What happened to terror suspects Washington turned over to foreign governments?
Michael Isikoff and Mark Hosenball
Newsweek Web Exclusive
The CIA quietly moved scores of detainees out of its own "black site" prisons in recent years and turned them over to foreign governments, refusing to provide the International Red Cross any information about their treatment or whereabouts, according to a report made public this week.
Although President Bush made a brief public allusion to the transfers in September 2006, the
There is substantial reason to believe that these "ghost detainees" included some high-profile suspects, including Ibn al-Shaykh al-Libi, a Libyan-born jihadist captured in
When Red Cross officials later pressed for information about what happened to such "ghost" detainees,
The Red Cross remains "gravely concerned" that a "significant number" of these prisoners may have been subjected to abusive treatment—and that the organization "has not received any clarification of the fate of these persons," the report states. The long-secret 41-page Red Cross report received national attention last month after journalist Mark Danner obtained a copy and wrote about it in considerable detail for The New York Review of Books. (The report was posted in its entirety this week on The
The report includes graphic and at times gruesome accounts by high-value detainees at Guantánamo Bay—including Abu Zubaydah, Khalid Sheikh Mohammed and others—describing how they were suffocated during waterboarding, locked in coffinlike boxes, had collars wrapped around their necks and then were smashed into the walls of their cells. The detainees also described to Red Cross interviewers how they had cold water poured over their bodies, were placed in frigid interrogation rooms, were forced to stand naked in painful stress positions for hours on end and were denied toilet access, resulting in the detainees' having to defecate and urinate on themselves, according to the report.
The Red Cross concluded, based on the "consistency" of the accounts of the detainees in separate interviews, that the prisoners had been subjected to what "amounted to torture and/or cruel, inhuman or degrading treatment."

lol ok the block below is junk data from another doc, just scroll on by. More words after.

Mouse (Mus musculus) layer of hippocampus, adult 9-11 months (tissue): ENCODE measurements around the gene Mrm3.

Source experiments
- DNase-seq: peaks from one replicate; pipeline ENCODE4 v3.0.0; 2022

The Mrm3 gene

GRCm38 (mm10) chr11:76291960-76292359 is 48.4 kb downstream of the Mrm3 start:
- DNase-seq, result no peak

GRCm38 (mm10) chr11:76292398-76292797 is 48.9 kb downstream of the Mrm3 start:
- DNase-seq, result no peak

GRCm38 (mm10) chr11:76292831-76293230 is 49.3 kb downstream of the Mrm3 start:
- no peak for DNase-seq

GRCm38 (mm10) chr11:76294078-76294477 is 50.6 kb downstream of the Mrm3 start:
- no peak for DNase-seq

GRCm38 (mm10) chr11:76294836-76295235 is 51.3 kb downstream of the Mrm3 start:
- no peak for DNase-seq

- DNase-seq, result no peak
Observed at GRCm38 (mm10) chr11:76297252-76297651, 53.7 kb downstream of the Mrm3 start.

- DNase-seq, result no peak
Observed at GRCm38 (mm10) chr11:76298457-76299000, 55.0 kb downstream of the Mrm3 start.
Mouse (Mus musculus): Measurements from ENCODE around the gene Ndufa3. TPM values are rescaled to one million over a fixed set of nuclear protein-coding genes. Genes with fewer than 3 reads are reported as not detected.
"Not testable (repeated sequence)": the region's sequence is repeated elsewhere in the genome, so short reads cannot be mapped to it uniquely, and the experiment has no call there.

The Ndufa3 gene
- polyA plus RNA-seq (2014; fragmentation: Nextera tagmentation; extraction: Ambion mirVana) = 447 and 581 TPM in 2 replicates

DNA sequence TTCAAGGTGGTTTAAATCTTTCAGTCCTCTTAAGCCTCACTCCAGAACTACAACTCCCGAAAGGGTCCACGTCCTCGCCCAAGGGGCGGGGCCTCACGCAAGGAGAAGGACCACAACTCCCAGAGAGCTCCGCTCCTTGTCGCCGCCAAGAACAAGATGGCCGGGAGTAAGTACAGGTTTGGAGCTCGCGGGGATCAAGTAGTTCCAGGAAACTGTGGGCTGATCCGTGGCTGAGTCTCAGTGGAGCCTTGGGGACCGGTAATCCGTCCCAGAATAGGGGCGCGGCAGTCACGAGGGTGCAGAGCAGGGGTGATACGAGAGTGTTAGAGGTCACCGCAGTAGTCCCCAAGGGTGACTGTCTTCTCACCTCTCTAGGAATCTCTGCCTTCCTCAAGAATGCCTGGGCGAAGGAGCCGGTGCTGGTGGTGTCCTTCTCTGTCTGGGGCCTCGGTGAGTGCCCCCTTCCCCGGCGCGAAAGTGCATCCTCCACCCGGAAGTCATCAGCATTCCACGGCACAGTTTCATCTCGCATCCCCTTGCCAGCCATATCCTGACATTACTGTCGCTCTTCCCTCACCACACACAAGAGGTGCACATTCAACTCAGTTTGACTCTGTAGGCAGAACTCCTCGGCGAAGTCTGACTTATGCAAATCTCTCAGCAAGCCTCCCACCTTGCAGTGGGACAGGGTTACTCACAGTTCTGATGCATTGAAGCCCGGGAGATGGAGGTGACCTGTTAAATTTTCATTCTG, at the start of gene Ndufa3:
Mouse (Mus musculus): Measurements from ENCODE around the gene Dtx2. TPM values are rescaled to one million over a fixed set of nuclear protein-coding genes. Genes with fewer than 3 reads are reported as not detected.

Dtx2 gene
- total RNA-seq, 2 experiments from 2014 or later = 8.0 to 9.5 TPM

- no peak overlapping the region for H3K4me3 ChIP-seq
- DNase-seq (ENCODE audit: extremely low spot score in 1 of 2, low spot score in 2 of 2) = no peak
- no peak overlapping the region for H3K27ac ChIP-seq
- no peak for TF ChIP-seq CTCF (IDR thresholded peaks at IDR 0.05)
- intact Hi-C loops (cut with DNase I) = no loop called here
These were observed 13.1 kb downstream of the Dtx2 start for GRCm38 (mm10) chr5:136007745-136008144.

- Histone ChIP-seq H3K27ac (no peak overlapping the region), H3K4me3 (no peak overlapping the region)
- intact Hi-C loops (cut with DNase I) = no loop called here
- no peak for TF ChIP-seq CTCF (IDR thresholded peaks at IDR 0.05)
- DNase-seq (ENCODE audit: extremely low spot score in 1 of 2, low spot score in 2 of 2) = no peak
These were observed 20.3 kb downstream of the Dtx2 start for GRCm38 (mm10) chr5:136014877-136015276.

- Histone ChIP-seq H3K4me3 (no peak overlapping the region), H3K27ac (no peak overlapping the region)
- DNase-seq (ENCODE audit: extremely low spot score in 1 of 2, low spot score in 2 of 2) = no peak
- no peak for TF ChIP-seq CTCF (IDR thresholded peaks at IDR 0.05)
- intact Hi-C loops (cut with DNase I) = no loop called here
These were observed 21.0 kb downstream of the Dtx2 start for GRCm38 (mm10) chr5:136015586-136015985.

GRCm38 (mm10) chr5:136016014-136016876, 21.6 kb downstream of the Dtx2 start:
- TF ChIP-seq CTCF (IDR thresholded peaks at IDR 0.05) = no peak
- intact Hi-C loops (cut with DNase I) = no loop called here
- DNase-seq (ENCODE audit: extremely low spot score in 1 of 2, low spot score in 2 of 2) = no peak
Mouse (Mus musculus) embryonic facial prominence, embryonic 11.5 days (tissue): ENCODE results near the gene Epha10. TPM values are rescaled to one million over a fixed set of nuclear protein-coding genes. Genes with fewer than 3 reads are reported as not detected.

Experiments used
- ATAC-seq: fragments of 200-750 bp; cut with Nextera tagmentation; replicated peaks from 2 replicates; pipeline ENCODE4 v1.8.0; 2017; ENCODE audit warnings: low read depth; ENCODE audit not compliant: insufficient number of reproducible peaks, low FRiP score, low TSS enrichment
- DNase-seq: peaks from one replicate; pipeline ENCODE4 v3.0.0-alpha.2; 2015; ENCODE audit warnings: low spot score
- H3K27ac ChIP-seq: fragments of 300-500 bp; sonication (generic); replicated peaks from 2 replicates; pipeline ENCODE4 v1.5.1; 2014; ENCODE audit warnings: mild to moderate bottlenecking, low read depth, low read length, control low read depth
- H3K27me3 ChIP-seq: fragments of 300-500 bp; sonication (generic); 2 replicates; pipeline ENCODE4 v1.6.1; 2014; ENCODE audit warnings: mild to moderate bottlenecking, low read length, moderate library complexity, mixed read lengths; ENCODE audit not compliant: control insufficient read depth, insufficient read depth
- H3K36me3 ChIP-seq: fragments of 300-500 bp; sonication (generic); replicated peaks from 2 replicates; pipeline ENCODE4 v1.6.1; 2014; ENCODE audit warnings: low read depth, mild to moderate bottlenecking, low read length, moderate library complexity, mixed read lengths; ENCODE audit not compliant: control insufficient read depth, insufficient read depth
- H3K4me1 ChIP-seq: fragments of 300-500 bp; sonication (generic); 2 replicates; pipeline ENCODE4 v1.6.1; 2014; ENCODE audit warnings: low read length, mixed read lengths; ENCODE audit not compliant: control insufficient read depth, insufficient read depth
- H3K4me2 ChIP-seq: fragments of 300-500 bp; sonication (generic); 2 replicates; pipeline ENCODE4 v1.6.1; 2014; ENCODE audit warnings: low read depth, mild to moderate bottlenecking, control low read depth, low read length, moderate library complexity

But the report documents the treatment of only those 14 high-value CIA detainees whom President Bush publicly announced in September 2006 had been transferred to Guantánamo. Because the Bush administration had a preexisting arrangement to permit the Red Cross access to detainees at Guantánamo, the transfer to the
In fact, agency officials have confirmed that as many as 100 detainees had gone through the detention program after it was created following the 9/11 attacks. Then-Vice President Dick Cheney acknowledged late last year that 33 of those detainees were subjected to "enhanced interrogation" techniques under the program. As the former Bush official pointed out, "You can do the math"—meaning that most of the detainees in CIA custody (and who were being held in secret sites around the globe) were never sent to Guantánamo. A footnote in the Red Cross report suggests that it inquired about the status of as many as 38 detainees who were in agency custody. The report concludes that the "majority" of these detainees were instead sent back to their countries of origin.
Many of these countries—such as
"The majority of the people in the CIA program are unaccounted for," said John Sifton, a human-rights investigator and lawyer who has closely monitored the CIA program. "We don't know what happened to them."
The CIA refused to comment on any aspect of the Red Cross report. A CIA spokesman, Paul Gimigliano, added, however, that the agency under its new director, Leon Panetta, "has taken decisive steps to ensure that the CIA abides by the president's executive orders," which forbid cruel or inhumane treatment of detainees. Panetta "also has stated repeatedly that no one who took actions based on legal guidance from the Department of Justice at the time should be investigated, let alone punished."
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"The master class has always declared the wars; the subject class has always fought the battles. The master class has had all to gain and nothing to lose, while the subject class has had nothing to gain and everything to lose--especially their lives." Eugene Victor Debs